Seems to me that you are in good shape as your existing taxable account balances will cover over 14 years of your living expenses ($625/$45 ~ 14 years), which gets you from 52 to 60 with room to spare.

You should model it out but I suspect your tax rate will be much less than 15%. Mine went from over 28% to 0%. You can get a good idea by taking last year's tax return and zero out your earnings and make any other appropriate adjustments.

I don't understand the advice to favor taxable savings over tax deferred at this point in your journey. Your marginal tax rate today while you are both working is probably much higher than it will be between 52-60 so defer taxes today and do Roth conversions later to take advantage of your low tax rate in retirement.
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Old 08-22-2013, 05:59 PM   #29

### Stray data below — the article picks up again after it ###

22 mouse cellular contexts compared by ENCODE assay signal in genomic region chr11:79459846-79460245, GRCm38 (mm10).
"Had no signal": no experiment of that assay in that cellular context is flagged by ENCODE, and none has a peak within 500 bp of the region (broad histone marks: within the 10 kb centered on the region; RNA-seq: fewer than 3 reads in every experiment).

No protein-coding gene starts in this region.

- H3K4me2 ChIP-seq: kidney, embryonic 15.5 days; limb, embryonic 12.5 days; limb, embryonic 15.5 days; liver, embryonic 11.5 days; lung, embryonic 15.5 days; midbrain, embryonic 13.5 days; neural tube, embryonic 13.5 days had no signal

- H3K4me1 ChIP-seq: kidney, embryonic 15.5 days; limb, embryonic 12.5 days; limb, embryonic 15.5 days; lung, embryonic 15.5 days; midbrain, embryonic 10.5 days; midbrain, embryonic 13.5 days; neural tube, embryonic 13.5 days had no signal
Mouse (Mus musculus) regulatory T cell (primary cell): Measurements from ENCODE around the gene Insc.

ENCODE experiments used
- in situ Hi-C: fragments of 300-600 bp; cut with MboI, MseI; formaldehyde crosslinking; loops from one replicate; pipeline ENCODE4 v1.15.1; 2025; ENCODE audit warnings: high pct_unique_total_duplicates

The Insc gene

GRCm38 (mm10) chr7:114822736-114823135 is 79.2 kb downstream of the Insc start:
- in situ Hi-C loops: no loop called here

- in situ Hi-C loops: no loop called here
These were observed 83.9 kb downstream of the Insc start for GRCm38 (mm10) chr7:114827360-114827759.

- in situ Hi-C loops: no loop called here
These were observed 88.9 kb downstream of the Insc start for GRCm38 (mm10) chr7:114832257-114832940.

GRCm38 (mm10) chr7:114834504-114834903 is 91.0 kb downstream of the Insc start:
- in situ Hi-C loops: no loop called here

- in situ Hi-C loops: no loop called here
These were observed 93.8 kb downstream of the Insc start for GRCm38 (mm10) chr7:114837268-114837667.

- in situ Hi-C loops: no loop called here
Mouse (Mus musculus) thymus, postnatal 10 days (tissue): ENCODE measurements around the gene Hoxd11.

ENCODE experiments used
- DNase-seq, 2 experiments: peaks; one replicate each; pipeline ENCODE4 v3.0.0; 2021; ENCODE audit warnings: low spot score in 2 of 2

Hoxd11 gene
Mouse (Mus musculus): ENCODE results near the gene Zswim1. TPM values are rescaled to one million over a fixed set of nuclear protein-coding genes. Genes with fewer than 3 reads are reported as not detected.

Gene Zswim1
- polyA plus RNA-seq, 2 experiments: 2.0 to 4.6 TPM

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IYour marginal tax rate today while you are both working is probably much higher than it will be between 52-60 so defer taxes today
+1.
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Old 08-26-2013, 12:46 PM   #30
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I don't understand the advice to favor taxable savings over tax deferred at this point in your journey. Your marginal tax rate today while you are both working is probably much higher than it will be between 52-60 so defer taxes today and do Roth conversions later to take advantage of your low tax rate in retirement.
The advice I gave to boost taxable accounts is because 100% of those accounts are in equities now, and if the plan is to live off 100% equities for 8 years, I think we all could agree that asset class is too volatile for such plan.

The goal of add to taxable accounts is based on diversifying the asset class which can be sold to supply income from age 52-60. The tax consequences over the next 3 years would not be that high, IMO.